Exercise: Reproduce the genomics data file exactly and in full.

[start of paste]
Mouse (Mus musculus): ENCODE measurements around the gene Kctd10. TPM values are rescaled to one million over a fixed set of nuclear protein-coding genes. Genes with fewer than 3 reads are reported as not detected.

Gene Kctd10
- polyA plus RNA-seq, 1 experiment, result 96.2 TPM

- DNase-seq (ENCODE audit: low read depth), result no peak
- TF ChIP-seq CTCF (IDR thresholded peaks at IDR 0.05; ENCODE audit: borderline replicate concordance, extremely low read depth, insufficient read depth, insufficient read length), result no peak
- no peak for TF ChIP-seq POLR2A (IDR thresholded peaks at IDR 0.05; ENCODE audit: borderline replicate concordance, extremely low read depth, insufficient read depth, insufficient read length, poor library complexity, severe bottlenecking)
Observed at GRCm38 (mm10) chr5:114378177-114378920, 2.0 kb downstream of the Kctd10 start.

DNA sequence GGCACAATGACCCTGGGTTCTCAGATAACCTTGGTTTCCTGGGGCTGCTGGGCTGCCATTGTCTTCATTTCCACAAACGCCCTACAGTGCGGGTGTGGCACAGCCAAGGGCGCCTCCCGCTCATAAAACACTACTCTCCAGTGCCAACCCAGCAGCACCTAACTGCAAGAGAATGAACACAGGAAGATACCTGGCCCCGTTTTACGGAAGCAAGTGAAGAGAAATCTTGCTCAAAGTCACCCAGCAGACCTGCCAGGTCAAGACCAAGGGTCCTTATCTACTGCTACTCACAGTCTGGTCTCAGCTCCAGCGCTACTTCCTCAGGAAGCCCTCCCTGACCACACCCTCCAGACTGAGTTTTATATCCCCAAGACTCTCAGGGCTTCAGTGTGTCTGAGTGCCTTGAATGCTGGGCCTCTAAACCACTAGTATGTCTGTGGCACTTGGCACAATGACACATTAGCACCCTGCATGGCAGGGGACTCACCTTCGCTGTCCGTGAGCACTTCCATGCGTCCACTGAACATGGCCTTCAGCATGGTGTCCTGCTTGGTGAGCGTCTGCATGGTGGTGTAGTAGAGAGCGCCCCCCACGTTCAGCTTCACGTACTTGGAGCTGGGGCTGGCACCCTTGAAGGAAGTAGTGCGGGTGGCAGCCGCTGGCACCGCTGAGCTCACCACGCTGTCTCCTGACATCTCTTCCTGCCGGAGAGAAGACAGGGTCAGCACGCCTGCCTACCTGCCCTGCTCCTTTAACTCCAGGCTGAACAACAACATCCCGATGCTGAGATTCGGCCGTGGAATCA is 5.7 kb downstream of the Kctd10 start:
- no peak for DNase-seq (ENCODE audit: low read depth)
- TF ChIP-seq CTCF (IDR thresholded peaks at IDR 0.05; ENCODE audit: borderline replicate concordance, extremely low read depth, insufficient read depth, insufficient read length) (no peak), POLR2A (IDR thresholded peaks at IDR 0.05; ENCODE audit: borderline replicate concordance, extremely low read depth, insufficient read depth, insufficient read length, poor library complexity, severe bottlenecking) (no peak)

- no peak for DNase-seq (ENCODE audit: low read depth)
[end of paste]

Mouse (Mus musculus): ENCODE measurements around the gene Kctd10. TPM values are rescaled to one million over a fixed set of nuclear protein-coding genes. Genes with fewer than 3 reads are reported as not detected.

Gene Kctd10
- polyA plus RNA-seq, 1 experiment, result 96.2 TPM

- DNase-seq (ENCODE audit: low read depth), result no peak
- TF ChIP-seq CTCF (IDR thresholded peaks at IDR 0.05; ENCODE audit: borderline replicate concordance, extremely low read depth, insufficient read depth, insufficient read length), result no peak
- no peak for TF ChIP-seq POLR2A (IDR thresholded peaks at IDR 0.05; ENCODE audit: borderline replicate concordance, extremely low read depth, insufficient read depth, insufficient read length, poor library complexity, severe bottlenecking)
Observed at GRCm38 (mm10) chr5:114378177-114378920, 2.0 kb downstream of the Kctd10 start.

DNA sequence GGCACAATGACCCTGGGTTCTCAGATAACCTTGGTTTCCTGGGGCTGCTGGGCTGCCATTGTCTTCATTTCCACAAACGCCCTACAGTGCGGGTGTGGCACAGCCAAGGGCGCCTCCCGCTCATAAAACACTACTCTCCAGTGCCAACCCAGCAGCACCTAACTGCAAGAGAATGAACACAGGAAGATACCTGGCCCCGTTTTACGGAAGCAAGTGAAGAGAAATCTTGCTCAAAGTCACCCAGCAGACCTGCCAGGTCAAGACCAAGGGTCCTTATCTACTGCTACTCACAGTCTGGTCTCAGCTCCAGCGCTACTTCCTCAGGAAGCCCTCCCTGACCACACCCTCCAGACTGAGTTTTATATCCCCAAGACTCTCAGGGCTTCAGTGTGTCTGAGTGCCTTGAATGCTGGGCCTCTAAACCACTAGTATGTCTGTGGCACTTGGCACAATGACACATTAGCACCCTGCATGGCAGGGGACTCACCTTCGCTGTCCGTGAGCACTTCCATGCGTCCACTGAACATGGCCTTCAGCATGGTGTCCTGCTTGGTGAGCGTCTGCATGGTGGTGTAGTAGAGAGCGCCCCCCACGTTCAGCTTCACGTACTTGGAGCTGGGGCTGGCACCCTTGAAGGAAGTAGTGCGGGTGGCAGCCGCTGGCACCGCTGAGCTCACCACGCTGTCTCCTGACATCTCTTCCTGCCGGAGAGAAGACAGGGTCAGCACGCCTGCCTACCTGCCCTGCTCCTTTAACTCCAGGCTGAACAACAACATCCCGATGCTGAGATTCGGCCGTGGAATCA is 5.7 kb downstream of the Kctd10 start:
- no peak for DNase-seq (ENCODE audit: low read depth)
- TF ChIP-seq CTCF (IDR thresholded peaks at IDR 0.05; ENCODE audit: borderline replicate concordance, extremely low read depth, insufficient read depth, insufficient read length) (no peak), POLR2A (IDR thresholded peaks at IDR 0.05; ENCODE audit: borderline replicate concordance, extremely low read depth, insufficient read depth, insufficient read length, poor library complexity, severe bottlenecking) (no peak)

- no peak for DNase-seq (ENCODE audit: low read depth)